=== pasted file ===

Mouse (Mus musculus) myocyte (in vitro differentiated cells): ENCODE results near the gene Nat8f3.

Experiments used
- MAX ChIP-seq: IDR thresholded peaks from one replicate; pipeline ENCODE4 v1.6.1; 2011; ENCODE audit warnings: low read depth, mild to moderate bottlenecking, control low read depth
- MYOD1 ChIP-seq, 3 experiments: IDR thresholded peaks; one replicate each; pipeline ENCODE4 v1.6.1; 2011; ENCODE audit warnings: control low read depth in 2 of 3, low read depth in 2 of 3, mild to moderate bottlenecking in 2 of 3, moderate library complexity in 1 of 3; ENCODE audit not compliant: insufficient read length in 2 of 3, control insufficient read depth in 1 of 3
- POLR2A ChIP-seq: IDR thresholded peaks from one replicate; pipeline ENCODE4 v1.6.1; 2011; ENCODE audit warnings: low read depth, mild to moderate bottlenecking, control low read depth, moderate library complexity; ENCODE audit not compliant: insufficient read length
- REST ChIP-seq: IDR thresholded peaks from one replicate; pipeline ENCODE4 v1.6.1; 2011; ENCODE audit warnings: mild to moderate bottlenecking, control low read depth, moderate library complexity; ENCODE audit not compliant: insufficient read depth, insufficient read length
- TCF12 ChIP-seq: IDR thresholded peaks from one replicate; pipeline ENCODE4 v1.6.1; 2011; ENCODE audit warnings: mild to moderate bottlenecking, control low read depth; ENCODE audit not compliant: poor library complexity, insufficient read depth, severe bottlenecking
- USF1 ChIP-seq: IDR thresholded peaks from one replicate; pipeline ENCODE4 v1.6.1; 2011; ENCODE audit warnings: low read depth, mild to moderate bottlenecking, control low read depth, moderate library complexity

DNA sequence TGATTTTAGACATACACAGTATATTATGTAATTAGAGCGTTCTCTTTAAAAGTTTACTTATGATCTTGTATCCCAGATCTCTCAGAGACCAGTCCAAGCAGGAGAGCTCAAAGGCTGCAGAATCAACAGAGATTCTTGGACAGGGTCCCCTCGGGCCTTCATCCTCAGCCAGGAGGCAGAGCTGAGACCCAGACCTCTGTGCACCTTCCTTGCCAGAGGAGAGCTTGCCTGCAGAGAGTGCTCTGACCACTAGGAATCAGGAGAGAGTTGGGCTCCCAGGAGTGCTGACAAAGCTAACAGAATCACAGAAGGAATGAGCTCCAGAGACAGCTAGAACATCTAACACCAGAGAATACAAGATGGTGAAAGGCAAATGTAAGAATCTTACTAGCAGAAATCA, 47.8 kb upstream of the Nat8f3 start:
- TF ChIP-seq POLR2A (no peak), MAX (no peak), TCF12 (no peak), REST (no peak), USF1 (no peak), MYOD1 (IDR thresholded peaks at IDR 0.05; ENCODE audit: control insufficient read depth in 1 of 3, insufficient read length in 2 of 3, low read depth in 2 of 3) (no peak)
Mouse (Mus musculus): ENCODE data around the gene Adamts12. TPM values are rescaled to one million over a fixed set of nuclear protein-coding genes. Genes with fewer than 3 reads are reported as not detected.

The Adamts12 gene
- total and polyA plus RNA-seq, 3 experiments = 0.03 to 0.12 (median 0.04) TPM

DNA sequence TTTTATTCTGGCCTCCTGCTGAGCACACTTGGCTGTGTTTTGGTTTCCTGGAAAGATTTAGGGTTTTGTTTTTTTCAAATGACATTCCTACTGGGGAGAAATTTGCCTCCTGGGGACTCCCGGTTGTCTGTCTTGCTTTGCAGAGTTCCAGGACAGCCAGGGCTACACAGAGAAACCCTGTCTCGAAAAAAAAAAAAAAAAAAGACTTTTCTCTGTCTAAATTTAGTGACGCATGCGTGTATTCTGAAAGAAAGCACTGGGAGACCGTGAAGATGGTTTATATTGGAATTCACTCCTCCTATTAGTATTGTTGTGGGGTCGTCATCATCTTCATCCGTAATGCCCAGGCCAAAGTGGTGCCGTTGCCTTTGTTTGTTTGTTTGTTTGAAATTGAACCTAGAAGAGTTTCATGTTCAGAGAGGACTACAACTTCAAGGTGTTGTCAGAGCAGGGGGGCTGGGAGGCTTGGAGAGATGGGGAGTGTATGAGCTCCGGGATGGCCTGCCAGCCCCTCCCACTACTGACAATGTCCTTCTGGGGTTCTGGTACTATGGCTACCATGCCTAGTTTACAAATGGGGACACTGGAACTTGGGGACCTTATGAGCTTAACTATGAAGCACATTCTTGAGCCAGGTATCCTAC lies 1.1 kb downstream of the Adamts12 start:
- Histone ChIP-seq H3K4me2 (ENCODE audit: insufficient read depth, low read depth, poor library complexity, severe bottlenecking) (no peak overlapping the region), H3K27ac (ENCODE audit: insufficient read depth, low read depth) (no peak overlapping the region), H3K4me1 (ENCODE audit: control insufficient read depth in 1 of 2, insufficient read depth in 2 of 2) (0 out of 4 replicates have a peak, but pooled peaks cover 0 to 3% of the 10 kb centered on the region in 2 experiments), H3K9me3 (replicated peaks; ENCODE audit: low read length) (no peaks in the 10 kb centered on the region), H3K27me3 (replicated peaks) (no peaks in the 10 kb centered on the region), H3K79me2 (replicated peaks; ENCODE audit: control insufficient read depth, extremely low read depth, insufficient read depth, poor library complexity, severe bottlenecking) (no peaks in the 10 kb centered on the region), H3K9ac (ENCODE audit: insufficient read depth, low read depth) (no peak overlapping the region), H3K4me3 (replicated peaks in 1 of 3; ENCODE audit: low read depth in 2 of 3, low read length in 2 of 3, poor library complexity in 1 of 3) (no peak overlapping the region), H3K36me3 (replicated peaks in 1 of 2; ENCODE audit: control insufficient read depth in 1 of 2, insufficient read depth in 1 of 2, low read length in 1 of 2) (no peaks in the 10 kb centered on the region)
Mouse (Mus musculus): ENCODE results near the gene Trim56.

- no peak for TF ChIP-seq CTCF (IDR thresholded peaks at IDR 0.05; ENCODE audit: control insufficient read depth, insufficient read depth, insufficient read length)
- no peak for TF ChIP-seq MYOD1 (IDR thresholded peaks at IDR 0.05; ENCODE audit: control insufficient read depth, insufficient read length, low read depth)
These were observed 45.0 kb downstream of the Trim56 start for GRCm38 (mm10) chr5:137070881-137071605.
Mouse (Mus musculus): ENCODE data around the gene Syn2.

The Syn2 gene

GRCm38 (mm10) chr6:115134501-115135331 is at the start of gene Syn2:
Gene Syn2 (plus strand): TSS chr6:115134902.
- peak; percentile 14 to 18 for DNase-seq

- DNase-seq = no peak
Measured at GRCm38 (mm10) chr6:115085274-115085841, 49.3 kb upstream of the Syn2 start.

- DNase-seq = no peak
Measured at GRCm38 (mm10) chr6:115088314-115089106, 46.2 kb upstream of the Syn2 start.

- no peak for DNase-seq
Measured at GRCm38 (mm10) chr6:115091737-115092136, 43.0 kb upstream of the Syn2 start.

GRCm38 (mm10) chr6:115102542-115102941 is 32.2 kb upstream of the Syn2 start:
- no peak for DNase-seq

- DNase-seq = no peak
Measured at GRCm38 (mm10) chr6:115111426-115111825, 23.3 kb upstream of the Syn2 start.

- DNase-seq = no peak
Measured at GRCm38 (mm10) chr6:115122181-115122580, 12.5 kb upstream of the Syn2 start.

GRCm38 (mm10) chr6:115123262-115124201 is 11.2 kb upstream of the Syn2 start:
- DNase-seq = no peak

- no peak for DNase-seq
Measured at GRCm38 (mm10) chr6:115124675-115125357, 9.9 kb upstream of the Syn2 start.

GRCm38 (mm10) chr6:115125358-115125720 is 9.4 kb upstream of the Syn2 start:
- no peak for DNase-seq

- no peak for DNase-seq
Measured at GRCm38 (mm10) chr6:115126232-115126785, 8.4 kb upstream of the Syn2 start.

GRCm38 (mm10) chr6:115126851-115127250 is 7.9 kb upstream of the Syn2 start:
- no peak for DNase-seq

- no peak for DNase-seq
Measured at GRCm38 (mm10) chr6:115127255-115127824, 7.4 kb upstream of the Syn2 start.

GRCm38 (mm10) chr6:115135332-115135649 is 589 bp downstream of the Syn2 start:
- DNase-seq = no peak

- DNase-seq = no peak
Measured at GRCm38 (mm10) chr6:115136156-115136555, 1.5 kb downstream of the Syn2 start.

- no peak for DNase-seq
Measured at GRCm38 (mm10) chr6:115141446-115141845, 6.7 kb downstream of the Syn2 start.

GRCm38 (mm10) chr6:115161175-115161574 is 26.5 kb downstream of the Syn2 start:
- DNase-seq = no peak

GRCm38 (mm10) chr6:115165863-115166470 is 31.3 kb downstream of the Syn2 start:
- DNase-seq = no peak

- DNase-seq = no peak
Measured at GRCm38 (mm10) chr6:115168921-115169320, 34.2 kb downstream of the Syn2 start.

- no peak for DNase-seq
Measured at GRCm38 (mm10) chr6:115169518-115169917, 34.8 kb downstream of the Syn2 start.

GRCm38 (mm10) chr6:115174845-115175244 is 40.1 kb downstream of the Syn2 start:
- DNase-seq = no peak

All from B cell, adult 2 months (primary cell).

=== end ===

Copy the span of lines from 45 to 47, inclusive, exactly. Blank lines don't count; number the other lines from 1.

GRCm38 (mm10) chr6:115126851-115127250 is 7.9 kb upstream of the Syn2 start:
- no peak for DNase-seq

- no peak for DNase-seq